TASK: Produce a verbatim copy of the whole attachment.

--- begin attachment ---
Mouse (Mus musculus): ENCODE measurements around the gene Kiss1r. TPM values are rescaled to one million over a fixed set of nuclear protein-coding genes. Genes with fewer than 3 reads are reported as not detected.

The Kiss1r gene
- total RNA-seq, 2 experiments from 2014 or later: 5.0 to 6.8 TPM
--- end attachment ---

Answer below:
Mouse (Mus musculus): ENCODE measurements around the gene Kiss1r. TPM values are rescaled to one million over a fixed set of nuclear protein-coding genes. Genes with fewer than 3 reads are reported as not detected.

The Kiss1r gene
- total RNA-seq, 2 experiments from 2014 or later: 5.0 to 6.8 TPM